The funny thing about our Virginia Beach house hunt is that it actually began a year and a half ago. When Daniel was offered the first position he had with this company, the one that would eventually move us to Tennessee, we had the option of choosing to relocate from Baltimore to Southeastern Virginia or Nashville.
We wanted Virginia to work for a plethora of reasons, not the least of which that it was closer to almost all of our family. So for several weekends we drove aimlessly around coastal Virginia cities trying to envision our life there. And it didn’t work. Our low point came in a deserted factory parking lot in Newport News, then in a perfectly fine Chick-fil-A in Suffolk where I broke into spontaneous sobs. Even though I didn’t know what I was looking for, I knew I hadn’t found it and that we would be choosing Nashville, sight unseen, 12 hours southwest of our closest family member.
Of course these are the kinds of questions that don’t have answers, though I have my hunches.
Both of us flabbergasted by our choice, we signed the offer on the plane.
A few days later the owners countered, but it didn't make sense for us, so we walked away. We spent the next few months looking at a barrage of other homes and even making offers on a couple, but never feeling the way we had about that first one.
At the beginning of November, when I was well along in my seventh month of pregnancy and after a disappointing inspection led us to back out of a contract, we began discussing that first house again. “What if we just see if they’d be willing to reconsider?” I said.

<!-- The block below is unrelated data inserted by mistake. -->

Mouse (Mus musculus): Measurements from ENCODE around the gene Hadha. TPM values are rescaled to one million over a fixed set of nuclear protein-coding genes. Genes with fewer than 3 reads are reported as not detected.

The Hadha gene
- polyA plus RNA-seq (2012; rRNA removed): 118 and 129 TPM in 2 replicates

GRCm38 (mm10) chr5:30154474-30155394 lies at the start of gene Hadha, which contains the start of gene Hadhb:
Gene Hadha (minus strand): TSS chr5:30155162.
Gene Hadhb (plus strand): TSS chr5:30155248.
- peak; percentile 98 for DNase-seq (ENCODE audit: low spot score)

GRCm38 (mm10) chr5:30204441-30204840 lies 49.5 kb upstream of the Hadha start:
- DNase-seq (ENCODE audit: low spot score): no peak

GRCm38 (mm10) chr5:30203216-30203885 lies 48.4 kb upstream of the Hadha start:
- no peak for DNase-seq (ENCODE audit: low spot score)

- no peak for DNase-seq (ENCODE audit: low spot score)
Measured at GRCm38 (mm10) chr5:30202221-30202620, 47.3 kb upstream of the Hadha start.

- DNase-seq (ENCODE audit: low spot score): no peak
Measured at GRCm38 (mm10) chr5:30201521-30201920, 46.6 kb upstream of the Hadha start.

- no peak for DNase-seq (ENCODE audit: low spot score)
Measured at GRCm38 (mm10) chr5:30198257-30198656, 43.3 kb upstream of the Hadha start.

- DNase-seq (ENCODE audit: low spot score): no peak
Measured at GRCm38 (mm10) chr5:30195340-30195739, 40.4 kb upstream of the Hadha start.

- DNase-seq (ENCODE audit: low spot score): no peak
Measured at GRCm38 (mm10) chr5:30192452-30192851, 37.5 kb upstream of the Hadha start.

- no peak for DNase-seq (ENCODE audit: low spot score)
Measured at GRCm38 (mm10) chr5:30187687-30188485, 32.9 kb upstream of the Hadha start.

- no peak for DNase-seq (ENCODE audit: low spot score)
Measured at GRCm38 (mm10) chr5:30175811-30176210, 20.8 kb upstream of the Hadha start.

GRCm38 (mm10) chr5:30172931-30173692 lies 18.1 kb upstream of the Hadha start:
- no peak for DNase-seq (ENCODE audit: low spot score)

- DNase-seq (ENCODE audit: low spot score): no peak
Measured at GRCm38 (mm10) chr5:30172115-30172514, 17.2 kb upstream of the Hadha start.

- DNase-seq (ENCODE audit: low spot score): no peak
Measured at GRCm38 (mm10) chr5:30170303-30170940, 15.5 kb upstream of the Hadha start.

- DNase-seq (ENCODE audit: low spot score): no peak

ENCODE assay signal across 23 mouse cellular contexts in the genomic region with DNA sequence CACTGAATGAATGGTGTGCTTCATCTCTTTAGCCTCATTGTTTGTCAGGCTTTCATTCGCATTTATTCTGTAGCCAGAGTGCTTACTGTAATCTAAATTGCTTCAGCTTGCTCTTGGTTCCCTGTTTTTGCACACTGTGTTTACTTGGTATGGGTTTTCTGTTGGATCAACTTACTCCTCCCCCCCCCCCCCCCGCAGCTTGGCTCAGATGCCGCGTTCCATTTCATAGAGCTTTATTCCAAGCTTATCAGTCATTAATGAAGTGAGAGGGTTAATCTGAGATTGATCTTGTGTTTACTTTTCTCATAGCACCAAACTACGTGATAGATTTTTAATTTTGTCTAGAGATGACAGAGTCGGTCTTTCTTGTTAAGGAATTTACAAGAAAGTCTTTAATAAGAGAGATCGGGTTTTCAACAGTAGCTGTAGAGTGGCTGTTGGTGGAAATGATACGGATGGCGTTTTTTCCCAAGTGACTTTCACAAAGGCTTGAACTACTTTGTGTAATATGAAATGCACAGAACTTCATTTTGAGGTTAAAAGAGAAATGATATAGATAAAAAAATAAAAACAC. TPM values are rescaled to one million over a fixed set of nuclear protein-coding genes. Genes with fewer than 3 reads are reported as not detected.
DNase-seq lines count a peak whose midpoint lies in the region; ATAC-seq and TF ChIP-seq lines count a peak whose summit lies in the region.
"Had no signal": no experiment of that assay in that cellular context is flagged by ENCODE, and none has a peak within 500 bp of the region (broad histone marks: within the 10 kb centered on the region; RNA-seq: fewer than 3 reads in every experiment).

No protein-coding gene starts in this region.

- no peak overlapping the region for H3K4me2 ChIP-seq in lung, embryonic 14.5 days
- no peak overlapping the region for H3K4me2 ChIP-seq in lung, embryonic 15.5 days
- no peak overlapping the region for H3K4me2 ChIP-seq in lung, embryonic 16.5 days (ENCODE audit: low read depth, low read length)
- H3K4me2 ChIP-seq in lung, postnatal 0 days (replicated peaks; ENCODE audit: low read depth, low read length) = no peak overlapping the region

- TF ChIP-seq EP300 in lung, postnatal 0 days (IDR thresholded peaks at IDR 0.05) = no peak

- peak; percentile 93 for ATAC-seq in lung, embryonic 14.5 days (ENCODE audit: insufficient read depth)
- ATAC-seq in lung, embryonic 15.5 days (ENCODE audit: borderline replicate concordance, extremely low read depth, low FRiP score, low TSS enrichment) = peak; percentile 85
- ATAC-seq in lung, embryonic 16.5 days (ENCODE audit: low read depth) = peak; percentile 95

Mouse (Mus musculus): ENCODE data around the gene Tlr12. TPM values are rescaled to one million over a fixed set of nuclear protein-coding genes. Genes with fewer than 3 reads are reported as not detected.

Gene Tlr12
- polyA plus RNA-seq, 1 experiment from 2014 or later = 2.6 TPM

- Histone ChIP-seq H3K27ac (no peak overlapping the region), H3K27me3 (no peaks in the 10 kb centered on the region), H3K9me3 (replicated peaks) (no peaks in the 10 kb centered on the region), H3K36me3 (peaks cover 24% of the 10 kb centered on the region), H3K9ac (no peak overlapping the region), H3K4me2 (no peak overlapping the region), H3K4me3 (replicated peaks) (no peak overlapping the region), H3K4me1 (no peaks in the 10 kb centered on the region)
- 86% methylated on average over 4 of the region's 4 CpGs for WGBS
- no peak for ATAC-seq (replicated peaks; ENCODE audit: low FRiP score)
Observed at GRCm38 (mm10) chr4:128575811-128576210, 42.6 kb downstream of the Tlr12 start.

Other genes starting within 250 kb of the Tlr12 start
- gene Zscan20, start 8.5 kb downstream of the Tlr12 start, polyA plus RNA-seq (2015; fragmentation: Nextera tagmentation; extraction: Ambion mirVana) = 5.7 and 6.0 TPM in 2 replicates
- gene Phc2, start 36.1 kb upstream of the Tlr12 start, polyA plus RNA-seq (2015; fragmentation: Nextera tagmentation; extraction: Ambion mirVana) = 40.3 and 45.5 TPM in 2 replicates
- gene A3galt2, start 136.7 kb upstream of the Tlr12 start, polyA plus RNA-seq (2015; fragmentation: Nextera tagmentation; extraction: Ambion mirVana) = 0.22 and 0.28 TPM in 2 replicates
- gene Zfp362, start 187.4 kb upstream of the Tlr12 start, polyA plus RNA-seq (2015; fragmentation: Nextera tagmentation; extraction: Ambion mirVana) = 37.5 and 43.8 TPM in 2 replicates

Our long-suffering Realtor reached out to the listing agent and, to our surprise, this time the sellers ended up accepting our offer (which was almost identical to the first one) without condition. I tried hard not to get excited, as we’d had so many false starts already. But this time, we sailed through underwriting, the house had an amazing inspection, and we ended up closing a week before we had planned.
It’s not the house I always dreamed of, and even a year ago the prospect of settling in this city made me cry in public. But somehow now the idea of raising my children here and setting down roots is thrilling. I didn’t want a fixer upper, and this house presents us with projects to keep us busy for years to come. It doesn’t look like the house I always pictured, and yet I’m feeling like it may still be our dream home.
We are ever thankful for God’s vision that is so much more than what we are able to dream for ourselves, even though it’s often worlds away from what we thought we wanted.